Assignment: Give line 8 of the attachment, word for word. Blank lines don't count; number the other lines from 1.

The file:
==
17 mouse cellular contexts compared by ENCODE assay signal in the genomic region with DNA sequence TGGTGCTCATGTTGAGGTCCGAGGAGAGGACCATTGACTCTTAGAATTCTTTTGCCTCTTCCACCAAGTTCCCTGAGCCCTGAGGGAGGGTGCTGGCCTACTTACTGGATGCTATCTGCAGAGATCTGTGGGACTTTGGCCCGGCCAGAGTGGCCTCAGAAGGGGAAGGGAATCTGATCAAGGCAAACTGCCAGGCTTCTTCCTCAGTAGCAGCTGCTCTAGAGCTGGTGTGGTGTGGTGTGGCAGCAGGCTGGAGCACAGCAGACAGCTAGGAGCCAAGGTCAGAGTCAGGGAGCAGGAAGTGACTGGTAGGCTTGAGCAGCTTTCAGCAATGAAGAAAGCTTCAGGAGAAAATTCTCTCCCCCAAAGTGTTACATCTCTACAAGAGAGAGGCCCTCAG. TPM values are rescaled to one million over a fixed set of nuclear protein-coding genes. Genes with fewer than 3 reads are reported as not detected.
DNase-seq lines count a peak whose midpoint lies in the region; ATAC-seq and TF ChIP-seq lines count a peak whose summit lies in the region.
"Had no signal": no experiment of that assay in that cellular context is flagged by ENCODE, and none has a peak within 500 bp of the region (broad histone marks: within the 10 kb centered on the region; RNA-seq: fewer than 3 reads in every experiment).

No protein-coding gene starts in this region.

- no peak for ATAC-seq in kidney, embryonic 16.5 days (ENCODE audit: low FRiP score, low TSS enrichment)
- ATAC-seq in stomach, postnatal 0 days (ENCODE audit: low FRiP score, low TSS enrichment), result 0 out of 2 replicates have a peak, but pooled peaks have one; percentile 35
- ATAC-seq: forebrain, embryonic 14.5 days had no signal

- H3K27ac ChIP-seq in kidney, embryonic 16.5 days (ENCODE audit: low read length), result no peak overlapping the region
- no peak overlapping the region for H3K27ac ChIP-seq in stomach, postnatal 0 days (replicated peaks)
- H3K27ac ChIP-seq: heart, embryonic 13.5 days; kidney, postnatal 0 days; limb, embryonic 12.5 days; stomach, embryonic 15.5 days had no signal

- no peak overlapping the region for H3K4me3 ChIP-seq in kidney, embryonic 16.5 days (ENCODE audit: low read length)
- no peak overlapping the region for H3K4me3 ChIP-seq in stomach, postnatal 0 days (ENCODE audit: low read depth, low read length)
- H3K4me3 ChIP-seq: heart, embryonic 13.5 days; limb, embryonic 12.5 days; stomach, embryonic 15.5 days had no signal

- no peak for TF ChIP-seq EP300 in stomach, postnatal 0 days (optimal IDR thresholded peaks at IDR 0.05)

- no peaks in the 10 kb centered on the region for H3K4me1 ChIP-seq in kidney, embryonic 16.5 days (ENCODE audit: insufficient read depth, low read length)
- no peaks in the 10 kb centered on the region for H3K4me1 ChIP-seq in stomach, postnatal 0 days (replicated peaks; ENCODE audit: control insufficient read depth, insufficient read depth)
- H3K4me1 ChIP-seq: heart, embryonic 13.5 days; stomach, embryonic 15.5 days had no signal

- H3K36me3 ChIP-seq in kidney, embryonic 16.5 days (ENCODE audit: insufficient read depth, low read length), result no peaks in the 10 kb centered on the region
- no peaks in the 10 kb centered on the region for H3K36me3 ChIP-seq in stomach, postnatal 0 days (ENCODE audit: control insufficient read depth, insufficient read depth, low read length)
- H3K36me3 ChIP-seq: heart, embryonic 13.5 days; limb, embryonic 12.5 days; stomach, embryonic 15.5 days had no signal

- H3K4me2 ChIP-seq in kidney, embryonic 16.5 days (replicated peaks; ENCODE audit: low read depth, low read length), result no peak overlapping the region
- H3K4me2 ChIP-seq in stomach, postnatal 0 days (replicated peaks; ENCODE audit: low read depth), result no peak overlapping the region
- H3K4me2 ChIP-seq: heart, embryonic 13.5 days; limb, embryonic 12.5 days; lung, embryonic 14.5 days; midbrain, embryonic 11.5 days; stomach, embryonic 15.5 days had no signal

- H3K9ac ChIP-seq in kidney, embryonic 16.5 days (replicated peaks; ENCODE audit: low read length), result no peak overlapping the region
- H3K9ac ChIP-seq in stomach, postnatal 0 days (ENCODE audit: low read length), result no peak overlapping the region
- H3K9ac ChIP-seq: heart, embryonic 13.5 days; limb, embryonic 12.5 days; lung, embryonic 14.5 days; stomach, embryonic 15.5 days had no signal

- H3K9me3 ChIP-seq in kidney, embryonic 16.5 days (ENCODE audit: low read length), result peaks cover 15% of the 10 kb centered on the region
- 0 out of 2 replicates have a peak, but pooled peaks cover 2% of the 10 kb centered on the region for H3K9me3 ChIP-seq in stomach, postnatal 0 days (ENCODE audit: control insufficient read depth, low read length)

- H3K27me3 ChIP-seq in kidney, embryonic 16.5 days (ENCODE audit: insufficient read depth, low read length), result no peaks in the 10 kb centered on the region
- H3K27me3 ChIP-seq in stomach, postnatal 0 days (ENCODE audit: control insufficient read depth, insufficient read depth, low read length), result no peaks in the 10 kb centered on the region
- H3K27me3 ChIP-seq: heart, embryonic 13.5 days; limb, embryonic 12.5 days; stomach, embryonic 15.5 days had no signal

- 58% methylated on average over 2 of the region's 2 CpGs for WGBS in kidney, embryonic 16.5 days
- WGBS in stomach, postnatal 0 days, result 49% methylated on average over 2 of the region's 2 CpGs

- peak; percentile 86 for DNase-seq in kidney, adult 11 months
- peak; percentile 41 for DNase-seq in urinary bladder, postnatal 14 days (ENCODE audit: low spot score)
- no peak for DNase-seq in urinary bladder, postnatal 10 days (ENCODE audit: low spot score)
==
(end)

- H3K27ac ChIP-seq in kidney, embryonic 16.5 days (ENCODE audit: low read length), result no peak overlapping the region